Citigroup CEO Steps Down
JACKI LYDEN, host:
This evening, Citigroup, the nation's largest banking company announced the resignation of its chairman. Charles Prince is the latest victim of the subprime mortgage crisis. The chairman of Merrill Lynch was forced out this past week. Citigroup suffered a $6.5-billion loss in the third quarter and more losses are feared.
NPR's Jim Zarroli is covering this story.
Jim, the board of Citigroup held an emergency meeting today. Has there been an official announcement about Mr. Prince and who would replace him?
JIM ZARROLI: Yes. The company has said that Charles Prince stepped down, as was pretty widely expected. Robert Rubin, the former Treasury secretary under President Clinton, will be chairman, and a Citibank executive named Win Bischoff will be the interim CEO.
There have also been reports that Citigroup is planning to announce billions of dollars in additional losses sometime over the next few days.
LYDEN: Remind us, Jim, how Citigroup's losses are tied to the subprime crisis.
ZARROLI: Well, the subprime crisis basically began because a lot of bad mortgages got written and there were a lot of foreclosures that came out of that. A lot of investors who had put money into mortgages lost money.
Now, these investors included hedge funds, they included pension funds, mutual funds, some individuals and a lot of banks. Really all of the big Wall Street banks were invested in mortgage-backed securities. Some of them like Goldman Sachs managed to survive pretty well. They didn't lose all that much money.
Others like Merrill Lynch and Citigroup did have big losses. They've recently come forward and announced big losses. In the case of Merrill and Citigroup, too, the losses turned out to be even bigger than they first estimated.
LYDEN: What was Charles Prince's responsibility in all of this? Is he an advocate of investing this way?
ZARROLI: Well, you know, Prince has faced criticism really ever since he took the job. He succeeded Sanford Weill who was kind of a Wall Street legend. Prince wasn't really considered a strong leader by a lot of people. You know, Citigroup is a big, unwieldy company. A lot of people think he didn't have the vision to run it well. And when the stock price went down as much as it has, this year it's down 30 percent, those criticisms began to stick.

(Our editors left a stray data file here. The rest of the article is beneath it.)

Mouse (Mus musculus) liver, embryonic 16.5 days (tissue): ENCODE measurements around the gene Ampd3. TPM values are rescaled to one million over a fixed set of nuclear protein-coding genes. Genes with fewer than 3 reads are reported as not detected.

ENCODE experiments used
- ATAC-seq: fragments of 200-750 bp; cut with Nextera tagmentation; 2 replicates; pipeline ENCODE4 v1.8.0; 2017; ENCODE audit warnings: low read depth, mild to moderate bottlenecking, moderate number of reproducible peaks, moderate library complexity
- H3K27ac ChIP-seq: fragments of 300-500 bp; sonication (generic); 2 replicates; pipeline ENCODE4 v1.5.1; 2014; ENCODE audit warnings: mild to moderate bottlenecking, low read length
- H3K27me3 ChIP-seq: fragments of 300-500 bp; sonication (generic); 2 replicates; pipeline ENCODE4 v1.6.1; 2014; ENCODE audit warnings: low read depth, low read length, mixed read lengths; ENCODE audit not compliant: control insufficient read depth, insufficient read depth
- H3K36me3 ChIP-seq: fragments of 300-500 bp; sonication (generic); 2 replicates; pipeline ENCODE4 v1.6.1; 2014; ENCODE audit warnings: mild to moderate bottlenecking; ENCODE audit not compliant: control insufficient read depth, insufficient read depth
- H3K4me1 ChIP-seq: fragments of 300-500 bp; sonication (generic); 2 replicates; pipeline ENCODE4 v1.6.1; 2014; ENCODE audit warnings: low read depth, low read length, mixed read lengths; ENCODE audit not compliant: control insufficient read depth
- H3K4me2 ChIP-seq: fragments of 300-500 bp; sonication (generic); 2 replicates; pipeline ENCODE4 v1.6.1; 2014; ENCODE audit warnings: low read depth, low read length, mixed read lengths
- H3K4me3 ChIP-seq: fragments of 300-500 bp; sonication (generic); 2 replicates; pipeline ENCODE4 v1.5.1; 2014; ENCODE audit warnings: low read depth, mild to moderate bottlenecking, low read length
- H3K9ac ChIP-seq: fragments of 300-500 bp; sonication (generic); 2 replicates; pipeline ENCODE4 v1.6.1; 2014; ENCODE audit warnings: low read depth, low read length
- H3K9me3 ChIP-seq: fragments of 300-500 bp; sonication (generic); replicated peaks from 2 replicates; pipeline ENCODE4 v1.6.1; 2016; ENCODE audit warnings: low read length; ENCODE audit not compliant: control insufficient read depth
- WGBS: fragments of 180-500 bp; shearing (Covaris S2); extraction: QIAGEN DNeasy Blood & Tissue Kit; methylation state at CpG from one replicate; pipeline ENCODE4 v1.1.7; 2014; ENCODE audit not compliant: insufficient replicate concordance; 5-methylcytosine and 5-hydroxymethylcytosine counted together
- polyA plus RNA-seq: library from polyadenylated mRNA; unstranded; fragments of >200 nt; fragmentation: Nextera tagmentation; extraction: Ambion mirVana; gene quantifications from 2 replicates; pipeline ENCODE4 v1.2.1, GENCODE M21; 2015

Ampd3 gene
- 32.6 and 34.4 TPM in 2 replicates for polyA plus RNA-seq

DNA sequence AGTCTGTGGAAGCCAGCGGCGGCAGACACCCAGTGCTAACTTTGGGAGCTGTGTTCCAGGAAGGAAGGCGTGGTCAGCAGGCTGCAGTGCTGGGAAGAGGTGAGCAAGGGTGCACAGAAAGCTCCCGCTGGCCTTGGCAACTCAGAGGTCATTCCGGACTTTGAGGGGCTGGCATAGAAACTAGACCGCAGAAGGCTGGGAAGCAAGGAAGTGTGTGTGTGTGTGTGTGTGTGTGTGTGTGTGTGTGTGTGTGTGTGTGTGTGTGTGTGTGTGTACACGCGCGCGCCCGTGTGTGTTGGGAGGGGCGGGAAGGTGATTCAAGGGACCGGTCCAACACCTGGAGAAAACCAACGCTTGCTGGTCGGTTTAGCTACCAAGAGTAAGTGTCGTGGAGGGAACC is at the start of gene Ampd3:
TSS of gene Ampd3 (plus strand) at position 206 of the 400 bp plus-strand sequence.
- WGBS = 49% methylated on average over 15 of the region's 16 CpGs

With the subprime losses, the rap on Charles Prince was that you might say he was sort of asleep at the switch. I mean, he was saying for a long time, as recently as May, that this wasn't going to be a big problem when to a lot of analysts it looked like, you know, it was a very serious problem.
LYDEN: What can Robert Rubin do when he takes over to stem Citigroup's losses?
ZARROLI: Well, Citigroup has just a lot of problems right now starting with these losses. So far these losses aren't that big for a company as big as Citigroup, but the people are nervous about what else is out there.
So Rubin has to kind of calm the markets. Citi also has problems with what are called specialized investment vehicles, which are kind of a method of pushing losses off the balance sheet. They're making people nervous. And then there are just long-term problems about Citigroup's strategy. Is it too big? This is a company that employs 300,000 people. It operates in a hundred countries. So there are sort of strategy questions they have to answer.
LYDEN: NPR's Jim Zarroli in New York.
Thanks very much, Jim.
ZARROLI: You're welcome
NPR transcripts are created on a rush deadline by a contractor for NPR, and accuracy and availability may vary. This text may not be in its final form and may be updated or revised in the future. Please be aware that the authoritative record of NPR's programming is the audio.